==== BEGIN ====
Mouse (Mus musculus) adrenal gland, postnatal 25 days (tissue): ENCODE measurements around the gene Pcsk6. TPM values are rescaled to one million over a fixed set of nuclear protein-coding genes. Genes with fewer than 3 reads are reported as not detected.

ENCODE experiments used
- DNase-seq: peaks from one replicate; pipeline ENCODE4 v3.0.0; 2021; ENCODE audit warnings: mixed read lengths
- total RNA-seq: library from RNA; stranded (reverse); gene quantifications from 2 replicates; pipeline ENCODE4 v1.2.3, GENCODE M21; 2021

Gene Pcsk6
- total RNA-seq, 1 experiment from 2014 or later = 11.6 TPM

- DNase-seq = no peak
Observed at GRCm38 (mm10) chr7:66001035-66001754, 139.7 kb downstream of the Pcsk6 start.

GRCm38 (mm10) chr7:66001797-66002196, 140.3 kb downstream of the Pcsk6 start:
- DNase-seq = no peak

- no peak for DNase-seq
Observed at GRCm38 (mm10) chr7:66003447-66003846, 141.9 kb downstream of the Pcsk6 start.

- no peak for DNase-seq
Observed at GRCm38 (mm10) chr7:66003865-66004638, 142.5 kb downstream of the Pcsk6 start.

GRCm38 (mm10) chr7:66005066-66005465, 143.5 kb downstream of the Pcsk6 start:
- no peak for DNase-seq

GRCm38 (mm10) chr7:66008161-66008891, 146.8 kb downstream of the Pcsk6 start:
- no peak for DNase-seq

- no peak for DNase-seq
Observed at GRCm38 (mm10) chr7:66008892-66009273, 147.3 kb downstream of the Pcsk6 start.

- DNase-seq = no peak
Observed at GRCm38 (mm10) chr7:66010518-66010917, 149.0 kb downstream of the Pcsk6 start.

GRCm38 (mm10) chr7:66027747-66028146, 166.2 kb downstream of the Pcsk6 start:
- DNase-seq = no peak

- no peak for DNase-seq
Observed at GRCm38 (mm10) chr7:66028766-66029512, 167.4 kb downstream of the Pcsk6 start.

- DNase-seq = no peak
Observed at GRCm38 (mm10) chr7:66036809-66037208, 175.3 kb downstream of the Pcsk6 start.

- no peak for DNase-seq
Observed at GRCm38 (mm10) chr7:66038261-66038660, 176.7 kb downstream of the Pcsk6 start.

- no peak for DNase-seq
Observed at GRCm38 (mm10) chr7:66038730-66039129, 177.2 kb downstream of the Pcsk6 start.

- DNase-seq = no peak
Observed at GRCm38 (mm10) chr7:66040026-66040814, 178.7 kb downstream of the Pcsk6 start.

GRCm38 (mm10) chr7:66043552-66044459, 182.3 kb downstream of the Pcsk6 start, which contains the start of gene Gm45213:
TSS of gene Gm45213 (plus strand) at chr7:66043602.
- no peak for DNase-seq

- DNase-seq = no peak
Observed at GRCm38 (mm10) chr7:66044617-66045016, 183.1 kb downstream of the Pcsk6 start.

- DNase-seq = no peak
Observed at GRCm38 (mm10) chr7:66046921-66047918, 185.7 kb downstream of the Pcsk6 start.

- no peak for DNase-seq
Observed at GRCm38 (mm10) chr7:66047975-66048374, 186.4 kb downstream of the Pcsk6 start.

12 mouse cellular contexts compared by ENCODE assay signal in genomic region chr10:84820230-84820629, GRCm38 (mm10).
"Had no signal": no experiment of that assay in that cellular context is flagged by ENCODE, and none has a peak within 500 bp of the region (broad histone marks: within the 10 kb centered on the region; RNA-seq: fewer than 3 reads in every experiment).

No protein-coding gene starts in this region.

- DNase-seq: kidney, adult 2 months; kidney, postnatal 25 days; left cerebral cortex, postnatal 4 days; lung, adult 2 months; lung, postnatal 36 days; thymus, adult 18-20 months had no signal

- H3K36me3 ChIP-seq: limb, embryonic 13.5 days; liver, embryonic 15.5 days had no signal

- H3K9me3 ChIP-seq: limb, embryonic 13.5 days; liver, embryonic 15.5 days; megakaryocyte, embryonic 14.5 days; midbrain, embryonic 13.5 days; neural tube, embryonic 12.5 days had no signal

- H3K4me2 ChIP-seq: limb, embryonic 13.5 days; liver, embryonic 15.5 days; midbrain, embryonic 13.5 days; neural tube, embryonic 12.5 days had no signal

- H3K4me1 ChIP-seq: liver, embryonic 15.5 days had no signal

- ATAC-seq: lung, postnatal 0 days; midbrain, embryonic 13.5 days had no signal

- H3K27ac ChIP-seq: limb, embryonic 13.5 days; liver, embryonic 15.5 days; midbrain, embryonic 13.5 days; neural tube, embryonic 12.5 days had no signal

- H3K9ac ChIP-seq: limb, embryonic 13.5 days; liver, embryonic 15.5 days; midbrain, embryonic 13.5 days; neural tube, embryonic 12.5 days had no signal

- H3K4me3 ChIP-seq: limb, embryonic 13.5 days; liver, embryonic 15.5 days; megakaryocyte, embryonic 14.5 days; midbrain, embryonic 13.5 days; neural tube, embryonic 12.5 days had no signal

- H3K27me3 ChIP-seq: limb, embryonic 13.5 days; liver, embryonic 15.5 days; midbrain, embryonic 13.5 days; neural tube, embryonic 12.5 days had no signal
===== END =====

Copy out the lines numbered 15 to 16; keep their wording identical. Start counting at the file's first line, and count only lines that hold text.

GRCm38 (mm10) chr7:66005066-66005465, 143.5 kb downstream of the Pcsk6 start:
- no peak for DNase-seq